The First Circuit has added its say on the meaning of the False Claims Act’s “first to file” rule (31 U.S.C. § 3730(b)(5)) by holding that a first-filed complaint will preclude a later-filed suit, even when the first complaint is found insufficient under Rule 9(b) particularity requirements. See United States ex rel. Heineman-Guta v. Guidant Corp., 2013 WL 2364172 (1st Cir. May 31, 2013). There is already a circuit split on this issue between the Sixth Circuit and the D.C. Circuit, and the First Circuit’s recent decision further deepens this split. Time will tell if the U.S. Supreme Court will ultimately weigh in on the issue.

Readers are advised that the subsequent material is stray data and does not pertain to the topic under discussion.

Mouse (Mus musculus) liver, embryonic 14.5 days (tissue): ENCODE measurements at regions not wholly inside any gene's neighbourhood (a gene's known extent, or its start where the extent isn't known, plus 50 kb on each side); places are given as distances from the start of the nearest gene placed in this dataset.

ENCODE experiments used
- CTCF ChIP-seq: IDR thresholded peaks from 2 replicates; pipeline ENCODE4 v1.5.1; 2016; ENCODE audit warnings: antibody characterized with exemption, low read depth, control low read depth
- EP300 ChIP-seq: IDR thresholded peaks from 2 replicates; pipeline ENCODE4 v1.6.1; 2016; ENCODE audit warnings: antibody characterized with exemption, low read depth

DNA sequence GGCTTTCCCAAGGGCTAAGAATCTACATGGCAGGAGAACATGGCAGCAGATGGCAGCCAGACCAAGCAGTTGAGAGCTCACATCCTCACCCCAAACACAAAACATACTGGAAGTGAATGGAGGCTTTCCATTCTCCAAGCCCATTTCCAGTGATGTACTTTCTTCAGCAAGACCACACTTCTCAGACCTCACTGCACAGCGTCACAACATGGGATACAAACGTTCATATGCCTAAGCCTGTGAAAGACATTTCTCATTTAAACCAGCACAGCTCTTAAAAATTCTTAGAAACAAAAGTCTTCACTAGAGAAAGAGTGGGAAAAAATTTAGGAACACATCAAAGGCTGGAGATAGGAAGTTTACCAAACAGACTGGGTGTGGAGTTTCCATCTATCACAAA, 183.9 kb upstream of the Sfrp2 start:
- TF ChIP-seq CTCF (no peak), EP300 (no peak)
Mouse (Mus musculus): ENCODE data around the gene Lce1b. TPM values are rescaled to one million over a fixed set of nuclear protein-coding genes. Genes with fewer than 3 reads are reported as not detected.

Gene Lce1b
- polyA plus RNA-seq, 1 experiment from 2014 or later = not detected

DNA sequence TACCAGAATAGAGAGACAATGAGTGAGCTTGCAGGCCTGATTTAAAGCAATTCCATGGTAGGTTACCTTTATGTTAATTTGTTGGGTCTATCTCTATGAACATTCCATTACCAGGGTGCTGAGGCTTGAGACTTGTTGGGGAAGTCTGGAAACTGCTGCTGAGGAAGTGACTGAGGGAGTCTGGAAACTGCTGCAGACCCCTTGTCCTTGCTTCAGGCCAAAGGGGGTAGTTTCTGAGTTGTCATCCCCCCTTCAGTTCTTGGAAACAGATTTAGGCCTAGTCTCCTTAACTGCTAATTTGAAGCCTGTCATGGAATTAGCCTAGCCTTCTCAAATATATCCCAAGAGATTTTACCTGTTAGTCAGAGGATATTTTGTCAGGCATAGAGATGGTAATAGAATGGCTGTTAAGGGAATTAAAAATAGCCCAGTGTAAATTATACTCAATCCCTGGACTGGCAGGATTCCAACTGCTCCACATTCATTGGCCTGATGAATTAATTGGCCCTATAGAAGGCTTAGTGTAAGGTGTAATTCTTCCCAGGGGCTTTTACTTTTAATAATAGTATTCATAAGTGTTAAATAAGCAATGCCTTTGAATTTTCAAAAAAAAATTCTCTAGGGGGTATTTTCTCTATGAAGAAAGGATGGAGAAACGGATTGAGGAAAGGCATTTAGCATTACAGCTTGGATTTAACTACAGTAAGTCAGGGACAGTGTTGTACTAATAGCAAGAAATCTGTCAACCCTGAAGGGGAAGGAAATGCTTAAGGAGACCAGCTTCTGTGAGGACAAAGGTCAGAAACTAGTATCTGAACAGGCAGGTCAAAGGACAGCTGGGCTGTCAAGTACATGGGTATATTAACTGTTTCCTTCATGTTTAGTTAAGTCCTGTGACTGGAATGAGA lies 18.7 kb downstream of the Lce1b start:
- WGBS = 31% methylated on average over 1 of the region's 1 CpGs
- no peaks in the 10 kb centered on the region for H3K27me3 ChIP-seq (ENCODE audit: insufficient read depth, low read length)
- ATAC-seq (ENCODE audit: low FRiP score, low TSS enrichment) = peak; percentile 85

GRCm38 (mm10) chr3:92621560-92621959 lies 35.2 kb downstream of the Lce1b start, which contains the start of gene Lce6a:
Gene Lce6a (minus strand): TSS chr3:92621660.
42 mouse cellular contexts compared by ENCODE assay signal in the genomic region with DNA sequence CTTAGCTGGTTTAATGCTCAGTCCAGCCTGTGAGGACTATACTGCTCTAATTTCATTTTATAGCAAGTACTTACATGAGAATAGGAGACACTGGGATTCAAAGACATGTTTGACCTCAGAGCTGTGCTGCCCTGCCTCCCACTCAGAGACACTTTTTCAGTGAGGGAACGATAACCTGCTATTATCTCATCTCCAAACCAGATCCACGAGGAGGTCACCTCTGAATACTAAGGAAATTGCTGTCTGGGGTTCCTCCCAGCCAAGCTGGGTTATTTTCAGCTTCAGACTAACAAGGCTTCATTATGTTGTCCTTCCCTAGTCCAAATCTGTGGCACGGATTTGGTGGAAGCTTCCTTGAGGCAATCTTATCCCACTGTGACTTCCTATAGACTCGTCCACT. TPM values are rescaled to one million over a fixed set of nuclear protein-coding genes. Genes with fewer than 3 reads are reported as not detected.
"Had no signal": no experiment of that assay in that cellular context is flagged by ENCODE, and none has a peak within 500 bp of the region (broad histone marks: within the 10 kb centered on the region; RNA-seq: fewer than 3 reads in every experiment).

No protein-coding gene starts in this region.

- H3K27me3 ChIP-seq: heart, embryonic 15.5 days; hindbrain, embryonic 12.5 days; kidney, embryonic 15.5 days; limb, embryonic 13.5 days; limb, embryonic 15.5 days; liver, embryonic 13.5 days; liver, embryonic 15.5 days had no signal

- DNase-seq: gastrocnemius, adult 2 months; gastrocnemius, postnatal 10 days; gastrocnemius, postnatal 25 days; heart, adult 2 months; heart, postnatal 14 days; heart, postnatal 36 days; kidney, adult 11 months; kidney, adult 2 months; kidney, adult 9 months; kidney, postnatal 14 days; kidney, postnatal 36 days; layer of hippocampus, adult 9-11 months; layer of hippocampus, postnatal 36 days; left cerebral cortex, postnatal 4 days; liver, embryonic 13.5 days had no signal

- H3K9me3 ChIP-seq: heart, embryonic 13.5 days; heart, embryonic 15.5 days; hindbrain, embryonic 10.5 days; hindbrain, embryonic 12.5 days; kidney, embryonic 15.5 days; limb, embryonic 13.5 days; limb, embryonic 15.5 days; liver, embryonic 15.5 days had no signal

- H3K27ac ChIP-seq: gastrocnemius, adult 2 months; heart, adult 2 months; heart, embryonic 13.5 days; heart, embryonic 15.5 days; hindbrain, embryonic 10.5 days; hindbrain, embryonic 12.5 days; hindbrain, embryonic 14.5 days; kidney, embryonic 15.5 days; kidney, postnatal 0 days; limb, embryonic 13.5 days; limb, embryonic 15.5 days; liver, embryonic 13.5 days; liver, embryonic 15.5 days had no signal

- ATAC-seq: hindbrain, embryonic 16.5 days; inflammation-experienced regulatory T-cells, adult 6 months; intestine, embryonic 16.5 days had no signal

Continue Reading An FCA Kerfuffle: First Circuit Reaffirms the Intent of the “First to File” Rule and Deepens Circuit Split

By Christopher Loveland and Jonathan Aronie 

While multi-million dollar False Claims Act (FCA) settlements paid by Government contractors get the lion’s share of the press, those with an attentive eye will have noticed a recent steady stream of more “contractor friendly” FCA decisions flying just under the national press’s radar. These cases, all arising in the context of the GSA Multiple Award Schedule program, serve as timely reminders that the FCA is not a blank check for opportunistic relators (plaintiffs/whistleblowers), and that relators must be in possession of facts actually supporting their allegations before walking into court. [1]


Continue Reading Common Sense Prevails Once Again: District Court FCA Ruling Serves As Reminder That Whistleblowers Need to Prove Recklessness Too